Putin loses his ninth general in a devastating counter-strike

Putin loses his ninth general in a devastating counter-strike  President Vladimir Putin has been dealt a devastating new blow with the death of his ninth general, who was slain throughout the course of the Ukrainian conflict.

According to Ukrainian reports, Major-General Andrei Simonov, 55, was killed in action in Izyum, near Kharkov, the country’s second city, during a battle in Izyum.

He was the most regarded electronic warfare commander in Russia, working with the 2nd Combined Arms Army, and he was killed in a devastating Ukrainian counter-attack against a Russian offensive in the summer of 2014.


Putin loses his ninth general in a devastating counter-strike

According to unsubstantiated sources, the offensive resulted in the destruction of more than 30 Russian armored vehicles as well as the deaths of over 100 Russian soldiers.

In addition to losing nine generals, Putin’s army has lost 36 colonels in a little more than two months of combat, according to military analysts, which is an extraordinary rate of attrition for a small force.

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Because generals and colonels are needed to take command of their forces on the front lines, the loss of senior military members might be a sign that an army is suffering from poor discipline.
Russian President Vladimir Putin has dispatched his chief of defense staff, General Valery Gerasimov, to take personal charge of the Russian invasion in eastern Ukraine, according to media reports.
Sinonov’s death, coupled with the deaths of 100 other Russian soldiers – and the alleged loss of armored vehicles – is another setback for the Kremlin leader, who had hoped to call the mission a success on 9 May, Victory Day in Russia, which commemorates the conclusion of World War II.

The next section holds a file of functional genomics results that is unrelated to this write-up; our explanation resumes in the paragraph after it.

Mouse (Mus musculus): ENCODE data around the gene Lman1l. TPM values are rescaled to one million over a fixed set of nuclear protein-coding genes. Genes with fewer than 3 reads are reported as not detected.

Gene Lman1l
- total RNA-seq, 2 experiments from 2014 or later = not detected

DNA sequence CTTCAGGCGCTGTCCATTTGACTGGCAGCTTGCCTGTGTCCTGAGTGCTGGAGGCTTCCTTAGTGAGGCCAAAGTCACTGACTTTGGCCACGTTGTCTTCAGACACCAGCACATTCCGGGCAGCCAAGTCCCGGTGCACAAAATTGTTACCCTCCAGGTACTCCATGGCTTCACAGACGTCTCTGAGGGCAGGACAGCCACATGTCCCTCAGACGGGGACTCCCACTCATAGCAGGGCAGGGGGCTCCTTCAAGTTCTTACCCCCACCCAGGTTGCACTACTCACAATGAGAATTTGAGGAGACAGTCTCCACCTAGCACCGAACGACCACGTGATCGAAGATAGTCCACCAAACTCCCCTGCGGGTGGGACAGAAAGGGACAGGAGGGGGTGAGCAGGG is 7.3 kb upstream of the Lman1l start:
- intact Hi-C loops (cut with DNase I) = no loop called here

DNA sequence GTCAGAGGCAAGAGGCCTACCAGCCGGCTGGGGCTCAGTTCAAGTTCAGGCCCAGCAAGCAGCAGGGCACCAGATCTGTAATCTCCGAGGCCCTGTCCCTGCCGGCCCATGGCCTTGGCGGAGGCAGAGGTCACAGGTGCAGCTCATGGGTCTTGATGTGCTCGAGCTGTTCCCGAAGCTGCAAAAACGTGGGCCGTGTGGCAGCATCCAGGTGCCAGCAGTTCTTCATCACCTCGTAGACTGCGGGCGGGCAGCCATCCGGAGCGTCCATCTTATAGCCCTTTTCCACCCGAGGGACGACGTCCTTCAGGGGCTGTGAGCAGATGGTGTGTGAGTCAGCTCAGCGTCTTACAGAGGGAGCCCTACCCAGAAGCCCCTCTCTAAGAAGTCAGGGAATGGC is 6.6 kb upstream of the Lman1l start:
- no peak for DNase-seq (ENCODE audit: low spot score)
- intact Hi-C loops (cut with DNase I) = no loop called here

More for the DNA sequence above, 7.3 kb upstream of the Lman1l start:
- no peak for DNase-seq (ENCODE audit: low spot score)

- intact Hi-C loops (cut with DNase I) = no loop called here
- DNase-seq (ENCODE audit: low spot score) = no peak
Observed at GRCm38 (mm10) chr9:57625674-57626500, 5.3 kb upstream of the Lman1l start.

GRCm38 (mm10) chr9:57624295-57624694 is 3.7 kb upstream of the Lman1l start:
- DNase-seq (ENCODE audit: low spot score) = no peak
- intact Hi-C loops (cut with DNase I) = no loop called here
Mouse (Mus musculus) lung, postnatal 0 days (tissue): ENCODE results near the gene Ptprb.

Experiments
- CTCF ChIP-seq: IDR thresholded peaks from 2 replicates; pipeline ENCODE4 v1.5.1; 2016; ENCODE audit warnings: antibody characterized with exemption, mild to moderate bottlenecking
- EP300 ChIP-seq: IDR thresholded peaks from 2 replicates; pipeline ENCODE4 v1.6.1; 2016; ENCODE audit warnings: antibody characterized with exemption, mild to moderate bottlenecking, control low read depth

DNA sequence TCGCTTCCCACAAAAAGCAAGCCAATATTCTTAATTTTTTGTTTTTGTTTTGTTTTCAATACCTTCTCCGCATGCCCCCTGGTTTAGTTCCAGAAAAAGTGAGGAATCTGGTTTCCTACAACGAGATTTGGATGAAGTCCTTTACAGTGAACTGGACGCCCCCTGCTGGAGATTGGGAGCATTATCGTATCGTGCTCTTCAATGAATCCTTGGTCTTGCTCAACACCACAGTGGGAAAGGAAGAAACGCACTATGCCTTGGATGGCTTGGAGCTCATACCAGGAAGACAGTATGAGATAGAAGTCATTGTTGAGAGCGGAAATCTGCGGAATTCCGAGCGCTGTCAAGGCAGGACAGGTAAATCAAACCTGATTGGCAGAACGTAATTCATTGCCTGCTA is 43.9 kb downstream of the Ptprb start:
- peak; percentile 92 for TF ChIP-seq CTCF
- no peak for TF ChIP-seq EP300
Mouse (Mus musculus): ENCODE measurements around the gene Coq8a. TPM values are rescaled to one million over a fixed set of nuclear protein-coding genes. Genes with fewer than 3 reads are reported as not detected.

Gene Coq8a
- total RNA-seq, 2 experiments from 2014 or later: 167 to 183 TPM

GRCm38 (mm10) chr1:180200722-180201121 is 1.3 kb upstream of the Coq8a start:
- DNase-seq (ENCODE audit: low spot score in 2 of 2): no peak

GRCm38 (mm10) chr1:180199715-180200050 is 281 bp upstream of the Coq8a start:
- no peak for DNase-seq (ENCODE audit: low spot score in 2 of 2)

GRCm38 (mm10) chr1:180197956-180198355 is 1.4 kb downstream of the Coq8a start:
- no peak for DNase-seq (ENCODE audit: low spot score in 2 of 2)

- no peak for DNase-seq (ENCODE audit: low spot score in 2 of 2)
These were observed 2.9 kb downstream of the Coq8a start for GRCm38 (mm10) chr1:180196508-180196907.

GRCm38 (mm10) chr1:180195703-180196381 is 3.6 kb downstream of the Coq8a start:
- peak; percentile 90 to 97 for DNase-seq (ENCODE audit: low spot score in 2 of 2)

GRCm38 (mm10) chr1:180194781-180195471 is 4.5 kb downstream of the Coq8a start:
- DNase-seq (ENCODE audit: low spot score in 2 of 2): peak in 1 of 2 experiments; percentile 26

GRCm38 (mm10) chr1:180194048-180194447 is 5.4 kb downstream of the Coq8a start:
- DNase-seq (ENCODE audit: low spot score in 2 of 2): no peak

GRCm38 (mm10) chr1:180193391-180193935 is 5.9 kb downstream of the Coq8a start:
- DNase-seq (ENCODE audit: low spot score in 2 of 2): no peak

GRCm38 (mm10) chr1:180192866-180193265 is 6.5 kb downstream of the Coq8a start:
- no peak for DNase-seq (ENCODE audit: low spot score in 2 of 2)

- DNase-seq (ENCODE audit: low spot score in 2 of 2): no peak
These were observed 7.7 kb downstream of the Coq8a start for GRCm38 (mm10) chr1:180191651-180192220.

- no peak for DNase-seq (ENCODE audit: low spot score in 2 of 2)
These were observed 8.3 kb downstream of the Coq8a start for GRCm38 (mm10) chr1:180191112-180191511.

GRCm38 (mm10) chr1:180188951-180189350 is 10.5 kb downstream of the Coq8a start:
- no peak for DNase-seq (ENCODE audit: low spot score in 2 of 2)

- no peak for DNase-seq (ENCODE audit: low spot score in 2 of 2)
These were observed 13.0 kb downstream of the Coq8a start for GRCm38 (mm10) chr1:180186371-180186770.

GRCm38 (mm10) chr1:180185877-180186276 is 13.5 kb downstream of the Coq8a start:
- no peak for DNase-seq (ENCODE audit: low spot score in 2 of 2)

He is by no means the only high-profile military figure to die as a result of the invasion’s events.
Sergeant General Andrey Mordvichev, one of President Vladimir Putin’s most senior commanders, was slain early this month when he was shot and killed in the head by a sniper in the Kremlin’s massive Southern Military District’s 8th All-Military Army.
Colonel Sergei Sukharev, one of Russia’s most senior paratroop commanders and a member of one of the country’s most elite battle teams, was in the same boat.
While it is difficult to estimate the actual number of individuals who died during the war, it is evident that Russia has suffered significantly larger losses than it had anticipated.
In a recent interview, British Defence Minister Ben Wallace stated that 15,000 Russian soldiers have killed so far.




According to a Western official , the rate of casualties among the invading army’s number is gradually declining as the scope of the attack is being reduced.
Following a failed assault on Kyiv in Ukraine’s northern region last month, Russia is now attempting to completely encircle and take two eastern regions known as the Donbass.


In regards to Russian casualties, one of the officials stated that “the nature of the operations has been decreased in terms of geographic dispersion, so that the total numbers are decreasing.”
“However, the degree of losses that we’re witnessing in terms of those locations where they’re engaged Ukrainian forces is still fairly substantial,” says the analyst.
When asked if there had been any Ukrainian casualties, he responded that there had been some Ukrainian casualties in the Donbas.
Despite the fact that they are suffering losses, “they are not suffering losses on the scale that Russian forces are suffering,” the official stated.



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He added: “Those losses on Russian forces, we assessed to be having a significant impact on the will to fight of wider Russian forces, but the Ukrainian losses are not affecting the morale of the Ukrainian forces.”

Russia, which says it launched a “special operation” to demilitarise its neighbour, has not updated its official casualty figures in several weeks.

Today the UK’s Ministry of Defence predicted that a quarter of the battalions Russia sent into Ukraine had been rendered combat ineffective.


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